Rita's Reviews > My Sister's Keeper

My Sister's Keeper by Jodi Picoult
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's review
Nov 15, 2008

did not like it
bookshelves: hated
Read in November, 2008

Spoiler Alert. This review contains spoilers.

I hated this book so much. I only kept reading it because I had to find out why Campbell, the lawyer, had a service dog, since he kept that such a secret.

I hated the clichés (Julia chose just that moment to crash through the door… Anna chose that precise moment to speak up… Rita chose this moment to gag on bad writing…).

I hated the overwrought melodrama. Everything was just so saturated with heavy-handed tear-jerking prose that the book was soggy and just about dripping. About halfway through the book, I started skimming it, looking for dialogue relevant to the plot. Brian’s metaphors about fire and Sara’s reminiscing about the kids’ childhoods and Campbell’s backflashes about Julia and Julia being pathetic in every possible way and Anna’s cluelessness just got so very dull. If I was ever to find out why Campbell had that dog, then I needed to get through the material faster. Putting the book down to groan out loud every few paragraphs was taking too long.

The characters were two-dimensional and irritating. They really were just like paper dolls, given name tags, dressed up in stereotypes and given lines to say (and melodramatic thoughts to spill out). It was like, This is the mom and she’s a big martyr who puts her children first all the time… she’s a GOOD mother, she just got blinded by trying to be too good, so she seems kind of bad now. But we’ll be on her side in the end because of her deep insight. Waggle mom paper doll and have her blah, blah, blah and then Over here is the Big Bad Lawyer doll… ooooh, he’s a ruthless go-getter with a hazy past, but he’ll have some secrets to pull out at the end so we’ll realize he’s a decent, stand up guy after all. Waggle lawyer paper doll and have him blah blah blah, and so on.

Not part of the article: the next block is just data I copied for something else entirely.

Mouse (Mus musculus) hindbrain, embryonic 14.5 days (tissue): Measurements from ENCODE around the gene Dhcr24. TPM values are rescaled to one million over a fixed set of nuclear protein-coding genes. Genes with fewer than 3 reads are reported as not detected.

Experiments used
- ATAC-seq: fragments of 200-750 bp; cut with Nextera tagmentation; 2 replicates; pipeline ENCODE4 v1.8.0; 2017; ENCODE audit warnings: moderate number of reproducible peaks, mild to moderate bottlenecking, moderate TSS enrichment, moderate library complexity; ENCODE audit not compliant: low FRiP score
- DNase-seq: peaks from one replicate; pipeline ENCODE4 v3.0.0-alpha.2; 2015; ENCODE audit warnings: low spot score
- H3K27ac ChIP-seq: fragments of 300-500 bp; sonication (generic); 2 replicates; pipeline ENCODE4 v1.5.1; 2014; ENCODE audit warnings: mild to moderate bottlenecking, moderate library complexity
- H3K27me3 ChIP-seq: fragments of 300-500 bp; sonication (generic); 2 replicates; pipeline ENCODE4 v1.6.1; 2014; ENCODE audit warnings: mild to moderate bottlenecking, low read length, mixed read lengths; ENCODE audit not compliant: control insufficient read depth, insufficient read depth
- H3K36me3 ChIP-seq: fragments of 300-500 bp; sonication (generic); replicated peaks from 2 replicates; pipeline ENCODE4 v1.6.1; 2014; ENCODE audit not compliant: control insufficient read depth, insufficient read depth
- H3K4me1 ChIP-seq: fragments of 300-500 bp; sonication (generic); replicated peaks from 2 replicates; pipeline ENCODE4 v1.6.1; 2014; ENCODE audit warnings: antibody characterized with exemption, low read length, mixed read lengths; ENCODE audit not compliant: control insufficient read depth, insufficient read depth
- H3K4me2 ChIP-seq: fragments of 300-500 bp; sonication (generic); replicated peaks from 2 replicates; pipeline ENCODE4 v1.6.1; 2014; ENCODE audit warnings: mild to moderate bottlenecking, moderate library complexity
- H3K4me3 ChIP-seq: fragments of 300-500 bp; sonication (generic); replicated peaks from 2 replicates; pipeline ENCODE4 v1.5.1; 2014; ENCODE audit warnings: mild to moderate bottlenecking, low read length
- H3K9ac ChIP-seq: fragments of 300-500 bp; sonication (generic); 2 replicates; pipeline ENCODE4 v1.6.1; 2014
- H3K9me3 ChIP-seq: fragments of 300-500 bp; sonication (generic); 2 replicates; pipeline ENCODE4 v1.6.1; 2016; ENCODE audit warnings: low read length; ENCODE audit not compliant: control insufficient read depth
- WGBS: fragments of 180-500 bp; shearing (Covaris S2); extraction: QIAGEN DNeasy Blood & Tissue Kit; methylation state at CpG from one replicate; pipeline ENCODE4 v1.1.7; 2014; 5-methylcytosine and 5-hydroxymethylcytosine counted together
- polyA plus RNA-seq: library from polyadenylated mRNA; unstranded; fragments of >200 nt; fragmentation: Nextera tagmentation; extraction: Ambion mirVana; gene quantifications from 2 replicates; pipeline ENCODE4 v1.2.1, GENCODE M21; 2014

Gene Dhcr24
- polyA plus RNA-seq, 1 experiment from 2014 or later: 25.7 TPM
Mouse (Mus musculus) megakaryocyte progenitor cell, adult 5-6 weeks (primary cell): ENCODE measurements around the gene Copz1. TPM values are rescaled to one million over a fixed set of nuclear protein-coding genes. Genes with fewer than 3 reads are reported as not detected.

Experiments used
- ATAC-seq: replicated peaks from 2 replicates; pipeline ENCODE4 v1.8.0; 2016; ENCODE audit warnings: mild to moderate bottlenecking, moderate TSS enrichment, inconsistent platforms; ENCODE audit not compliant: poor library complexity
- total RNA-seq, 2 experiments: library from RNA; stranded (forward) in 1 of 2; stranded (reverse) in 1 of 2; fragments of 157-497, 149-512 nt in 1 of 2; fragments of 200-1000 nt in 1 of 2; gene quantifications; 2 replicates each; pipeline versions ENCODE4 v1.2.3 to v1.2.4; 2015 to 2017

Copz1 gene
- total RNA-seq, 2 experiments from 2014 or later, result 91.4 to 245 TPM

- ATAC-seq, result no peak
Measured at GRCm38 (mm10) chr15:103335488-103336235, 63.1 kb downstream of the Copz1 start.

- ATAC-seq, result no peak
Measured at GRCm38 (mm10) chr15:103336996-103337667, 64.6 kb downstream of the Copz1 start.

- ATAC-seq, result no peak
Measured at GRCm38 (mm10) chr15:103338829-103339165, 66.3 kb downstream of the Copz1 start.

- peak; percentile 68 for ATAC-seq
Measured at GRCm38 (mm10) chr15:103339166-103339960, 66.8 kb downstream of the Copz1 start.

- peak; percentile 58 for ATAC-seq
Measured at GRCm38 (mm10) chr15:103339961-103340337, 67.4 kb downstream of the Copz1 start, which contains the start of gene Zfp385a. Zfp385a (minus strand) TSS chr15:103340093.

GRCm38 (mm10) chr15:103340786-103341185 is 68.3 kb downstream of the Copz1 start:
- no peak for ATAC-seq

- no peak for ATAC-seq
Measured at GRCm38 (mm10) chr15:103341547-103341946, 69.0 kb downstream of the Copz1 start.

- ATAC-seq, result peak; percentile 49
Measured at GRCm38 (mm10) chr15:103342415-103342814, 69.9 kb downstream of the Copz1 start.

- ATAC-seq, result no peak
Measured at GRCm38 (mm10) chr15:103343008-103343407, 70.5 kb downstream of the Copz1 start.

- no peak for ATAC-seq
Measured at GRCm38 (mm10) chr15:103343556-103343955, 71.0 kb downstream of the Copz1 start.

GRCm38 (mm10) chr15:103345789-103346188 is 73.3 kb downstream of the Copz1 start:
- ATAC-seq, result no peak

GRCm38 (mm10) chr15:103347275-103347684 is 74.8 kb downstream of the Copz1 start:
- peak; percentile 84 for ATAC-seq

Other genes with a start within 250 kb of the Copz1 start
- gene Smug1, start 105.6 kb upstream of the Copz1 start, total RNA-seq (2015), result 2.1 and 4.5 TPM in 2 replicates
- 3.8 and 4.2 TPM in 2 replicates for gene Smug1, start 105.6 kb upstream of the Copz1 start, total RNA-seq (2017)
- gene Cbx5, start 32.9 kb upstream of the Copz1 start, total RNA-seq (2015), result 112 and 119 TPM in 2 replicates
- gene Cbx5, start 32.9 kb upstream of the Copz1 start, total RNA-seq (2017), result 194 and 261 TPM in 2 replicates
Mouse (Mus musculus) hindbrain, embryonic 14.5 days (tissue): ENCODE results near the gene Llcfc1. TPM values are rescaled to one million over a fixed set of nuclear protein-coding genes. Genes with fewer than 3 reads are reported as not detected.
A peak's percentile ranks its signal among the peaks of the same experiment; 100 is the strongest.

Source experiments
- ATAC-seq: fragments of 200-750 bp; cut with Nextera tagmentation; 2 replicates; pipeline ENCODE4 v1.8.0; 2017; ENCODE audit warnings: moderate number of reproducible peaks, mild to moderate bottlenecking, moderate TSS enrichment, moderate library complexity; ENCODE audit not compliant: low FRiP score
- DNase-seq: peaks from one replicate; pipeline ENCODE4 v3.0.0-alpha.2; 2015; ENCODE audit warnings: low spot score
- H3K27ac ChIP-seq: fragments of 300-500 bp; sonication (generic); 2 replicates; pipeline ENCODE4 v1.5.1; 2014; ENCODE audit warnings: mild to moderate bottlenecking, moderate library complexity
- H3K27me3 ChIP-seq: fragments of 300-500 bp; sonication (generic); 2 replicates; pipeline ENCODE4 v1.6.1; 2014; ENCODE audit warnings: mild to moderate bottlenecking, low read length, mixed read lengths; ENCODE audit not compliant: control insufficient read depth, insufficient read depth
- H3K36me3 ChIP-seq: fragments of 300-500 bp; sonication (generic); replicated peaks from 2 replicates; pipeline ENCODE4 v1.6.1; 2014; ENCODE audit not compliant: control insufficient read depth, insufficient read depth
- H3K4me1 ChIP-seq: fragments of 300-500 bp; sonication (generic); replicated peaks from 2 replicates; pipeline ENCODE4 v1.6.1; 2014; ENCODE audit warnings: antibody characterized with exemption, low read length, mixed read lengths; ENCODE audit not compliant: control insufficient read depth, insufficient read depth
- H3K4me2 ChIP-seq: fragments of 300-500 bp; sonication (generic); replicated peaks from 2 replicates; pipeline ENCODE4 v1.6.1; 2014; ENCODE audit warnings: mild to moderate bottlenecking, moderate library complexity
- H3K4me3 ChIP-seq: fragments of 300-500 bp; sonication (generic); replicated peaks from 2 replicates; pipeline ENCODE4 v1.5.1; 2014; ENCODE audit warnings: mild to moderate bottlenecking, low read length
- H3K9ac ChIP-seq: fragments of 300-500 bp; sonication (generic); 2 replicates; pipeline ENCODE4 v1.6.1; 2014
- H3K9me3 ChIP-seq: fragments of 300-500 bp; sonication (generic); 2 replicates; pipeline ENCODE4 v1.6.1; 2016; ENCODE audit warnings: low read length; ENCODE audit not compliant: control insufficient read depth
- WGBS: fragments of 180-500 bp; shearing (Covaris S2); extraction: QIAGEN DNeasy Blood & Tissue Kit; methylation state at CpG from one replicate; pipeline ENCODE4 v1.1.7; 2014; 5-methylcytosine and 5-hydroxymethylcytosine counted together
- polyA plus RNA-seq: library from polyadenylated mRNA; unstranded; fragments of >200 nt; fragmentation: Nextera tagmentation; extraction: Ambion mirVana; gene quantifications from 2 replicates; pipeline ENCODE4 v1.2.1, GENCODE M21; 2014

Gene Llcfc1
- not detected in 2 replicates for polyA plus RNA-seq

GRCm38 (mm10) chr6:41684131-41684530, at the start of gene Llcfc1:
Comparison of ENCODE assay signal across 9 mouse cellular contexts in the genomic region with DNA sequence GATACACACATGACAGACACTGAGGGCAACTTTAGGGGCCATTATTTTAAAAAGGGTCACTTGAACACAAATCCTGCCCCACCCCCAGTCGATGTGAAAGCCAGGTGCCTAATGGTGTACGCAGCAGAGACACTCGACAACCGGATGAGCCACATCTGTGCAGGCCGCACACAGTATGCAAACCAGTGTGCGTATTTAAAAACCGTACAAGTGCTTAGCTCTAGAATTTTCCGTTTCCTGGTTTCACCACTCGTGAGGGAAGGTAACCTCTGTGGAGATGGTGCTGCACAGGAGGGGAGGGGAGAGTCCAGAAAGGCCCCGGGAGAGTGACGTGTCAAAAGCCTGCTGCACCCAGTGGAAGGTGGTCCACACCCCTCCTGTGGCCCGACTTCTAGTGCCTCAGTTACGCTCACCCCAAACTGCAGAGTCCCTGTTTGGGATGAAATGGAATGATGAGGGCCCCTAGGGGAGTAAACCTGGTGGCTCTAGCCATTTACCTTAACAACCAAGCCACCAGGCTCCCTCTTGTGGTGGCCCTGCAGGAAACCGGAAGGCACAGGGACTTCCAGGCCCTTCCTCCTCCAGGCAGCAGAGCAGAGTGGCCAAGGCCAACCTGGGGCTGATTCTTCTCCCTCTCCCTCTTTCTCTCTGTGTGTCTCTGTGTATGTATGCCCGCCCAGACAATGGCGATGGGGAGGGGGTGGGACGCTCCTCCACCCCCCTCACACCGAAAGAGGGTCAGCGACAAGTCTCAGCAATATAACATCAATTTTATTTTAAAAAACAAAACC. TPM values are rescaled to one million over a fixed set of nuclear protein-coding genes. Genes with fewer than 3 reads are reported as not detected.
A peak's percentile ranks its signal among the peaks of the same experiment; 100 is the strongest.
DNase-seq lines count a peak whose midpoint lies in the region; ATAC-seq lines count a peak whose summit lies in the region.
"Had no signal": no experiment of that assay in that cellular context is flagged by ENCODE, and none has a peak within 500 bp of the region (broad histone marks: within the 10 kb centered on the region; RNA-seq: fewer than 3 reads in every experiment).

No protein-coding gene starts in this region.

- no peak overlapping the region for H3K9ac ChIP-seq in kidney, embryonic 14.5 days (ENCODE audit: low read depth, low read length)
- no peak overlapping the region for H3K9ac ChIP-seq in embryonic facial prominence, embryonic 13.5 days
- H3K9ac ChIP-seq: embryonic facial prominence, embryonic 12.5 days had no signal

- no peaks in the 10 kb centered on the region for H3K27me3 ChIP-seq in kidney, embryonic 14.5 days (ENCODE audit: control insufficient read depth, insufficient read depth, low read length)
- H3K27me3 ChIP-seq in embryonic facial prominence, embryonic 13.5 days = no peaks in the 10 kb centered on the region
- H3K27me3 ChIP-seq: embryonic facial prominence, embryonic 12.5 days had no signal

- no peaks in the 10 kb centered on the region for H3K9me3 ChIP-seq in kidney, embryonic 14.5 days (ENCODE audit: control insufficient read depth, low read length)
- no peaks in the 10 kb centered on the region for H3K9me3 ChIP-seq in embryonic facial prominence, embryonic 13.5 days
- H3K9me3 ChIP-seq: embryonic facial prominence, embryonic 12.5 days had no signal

The plot was all right through all of that until the big Law and Order courtroom twist at the end. That was just a convenient trick to get out of actually trying to find a solution for such a dilemma. She worked it up to such a point that there was no way out that would sit well with an audience, there was no good way to wrap it up, so she pulled a rabbit out of a hat. Then she went a step further and did something that I guess some might find bold, but it just made me shout a stream of obscenities and then made me thankful that I had just skimmed the second half of the book and didn’t really invest in it at all. Otherwise, I would have been furious with such an ending.

This is the second Jodi Picoult book I’ve tried to read. I didn’t like the other one either (Vanishing Acts), so I guess I won’t be reading anything else by this author.

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Reading Progress

11/03 page 5
1.18% "I already hate the parents."
06/26 marked as: read

Comments <span class="mediumText">(showing 1-11)</span>

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message 11: by Krissy (new)